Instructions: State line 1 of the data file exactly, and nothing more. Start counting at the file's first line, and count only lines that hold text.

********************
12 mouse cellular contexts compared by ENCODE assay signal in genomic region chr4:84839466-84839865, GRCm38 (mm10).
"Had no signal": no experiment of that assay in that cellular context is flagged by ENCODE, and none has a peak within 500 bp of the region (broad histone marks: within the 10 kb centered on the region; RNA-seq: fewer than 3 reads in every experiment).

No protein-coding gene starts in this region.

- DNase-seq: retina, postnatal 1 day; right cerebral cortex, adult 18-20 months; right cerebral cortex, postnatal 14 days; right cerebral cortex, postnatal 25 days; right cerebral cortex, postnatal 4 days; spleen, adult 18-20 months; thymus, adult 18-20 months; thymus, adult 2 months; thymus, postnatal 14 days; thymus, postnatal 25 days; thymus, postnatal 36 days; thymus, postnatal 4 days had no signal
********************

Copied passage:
12 mouse cellular contexts compared by ENCODE assay signal in genomic region chr4:84839466-84839865, GRCm38 (mm10).